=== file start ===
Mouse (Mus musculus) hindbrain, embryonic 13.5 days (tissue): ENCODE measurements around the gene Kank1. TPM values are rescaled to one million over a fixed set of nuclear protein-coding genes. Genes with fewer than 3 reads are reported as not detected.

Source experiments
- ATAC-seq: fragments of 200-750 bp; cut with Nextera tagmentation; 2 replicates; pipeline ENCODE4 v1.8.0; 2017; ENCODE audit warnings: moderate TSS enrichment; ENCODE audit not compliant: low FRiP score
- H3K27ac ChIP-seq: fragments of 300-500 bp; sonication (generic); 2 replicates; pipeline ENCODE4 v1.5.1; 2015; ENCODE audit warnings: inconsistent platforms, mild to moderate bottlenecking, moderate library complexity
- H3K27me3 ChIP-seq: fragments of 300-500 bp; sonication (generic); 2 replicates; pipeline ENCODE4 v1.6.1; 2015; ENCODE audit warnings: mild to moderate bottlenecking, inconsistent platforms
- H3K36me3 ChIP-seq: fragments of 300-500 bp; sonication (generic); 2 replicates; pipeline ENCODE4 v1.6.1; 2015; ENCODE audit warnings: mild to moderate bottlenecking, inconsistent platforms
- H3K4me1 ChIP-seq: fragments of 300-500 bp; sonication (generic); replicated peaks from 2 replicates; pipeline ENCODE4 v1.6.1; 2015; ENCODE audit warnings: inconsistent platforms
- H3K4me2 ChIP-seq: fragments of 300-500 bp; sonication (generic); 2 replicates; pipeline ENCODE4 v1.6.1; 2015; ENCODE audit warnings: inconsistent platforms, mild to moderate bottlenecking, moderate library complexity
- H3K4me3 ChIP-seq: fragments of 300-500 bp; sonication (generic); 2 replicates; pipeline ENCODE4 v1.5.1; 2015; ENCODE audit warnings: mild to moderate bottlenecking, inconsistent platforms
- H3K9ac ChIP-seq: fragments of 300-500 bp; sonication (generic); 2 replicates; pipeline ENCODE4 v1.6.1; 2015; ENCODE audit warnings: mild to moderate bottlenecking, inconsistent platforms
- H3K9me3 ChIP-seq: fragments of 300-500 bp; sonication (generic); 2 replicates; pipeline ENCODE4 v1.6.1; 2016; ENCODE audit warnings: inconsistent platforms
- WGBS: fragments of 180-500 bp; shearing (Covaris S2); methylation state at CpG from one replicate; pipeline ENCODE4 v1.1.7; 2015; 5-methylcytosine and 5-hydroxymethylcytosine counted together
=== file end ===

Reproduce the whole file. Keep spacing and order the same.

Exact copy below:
Mouse (Mus musculus) hindbrain, embryonic 13.5 days (tissue): ENCODE measurements around the gene Kank1. TPM values are rescaled to one million over a fixed set of nuclear protein-coding genes. Genes with fewer than 3 reads are reported as not detected.

Source experiments
- ATAC-seq: fragments of 200-750 bp; cut with Nextera tagmentation; 2 replicates; pipeline ENCODE4 v1.8.0; 2017; ENCODE audit warnings: moderate TSS enrichment; ENCODE audit not compliant: low FRiP score
- H3K27ac ChIP-seq: fragments of 300-500 bp; sonication (generic); 2 replicates; pipeline ENCODE4 v1.5.1; 2015; ENCODE audit warnings: inconsistent platforms, mild to moderate bottlenecking, moderate library complexity
- H3K27me3 ChIP-seq: fragments of 300-500 bp; sonication (generic); 2 replicates; pipeline ENCODE4 v1.6.1; 2015; ENCODE audit warnings: mild to moderate bottlenecking, inconsistent platforms
- H3K36me3 ChIP-seq: fragments of 300-500 bp; sonication (generic); 2 replicates; pipeline ENCODE4 v1.6.1; 2015; ENCODE audit warnings: mild to moderate bottlenecking, inconsistent platforms
- H3K4me1 ChIP-seq: fragments of 300-500 bp; sonication (generic); replicated peaks from 2 replicates; pipeline ENCODE4 v1.6.1; 2015; ENCODE audit warnings: inconsistent platforms
- H3K4me2 ChIP-seq: fragments of 300-500 bp; sonication (generic); 2 replicates; pipeline ENCODE4 v1.6.1; 2015; ENCODE audit warnings: inconsistent platforms, mild to moderate bottlenecking, moderate library complexity
- H3K4me3 ChIP-seq: fragments of 300-500 bp; sonication (generic); 2 replicates; pipeline ENCODE4 v1.5.1; 2015; ENCODE audit warnings: mild to moderate bottlenecking, inconsistent platforms
- H3K9ac ChIP-seq: fragments of 300-500 bp; sonication (generic); 2 replicates; pipeline ENCODE4 v1.6.1; 2015; ENCODE audit warnings: mild to moderate bottlenecking, inconsistent platforms
- H3K9me3 ChIP-seq: fragments of 300-500 bp; sonication (generic); 2 replicates; pipeline ENCODE4 v1.6.1; 2016; ENCODE audit warnings: inconsistent platforms
- WGBS: fragments of 180-500 bp; shearing (Covaris S2); methylation state at CpG from one replicate; pipeline ENCODE4 v1.1.7; 2015; 5-methylcytosine and 5-hydroxymethylcytosine counted together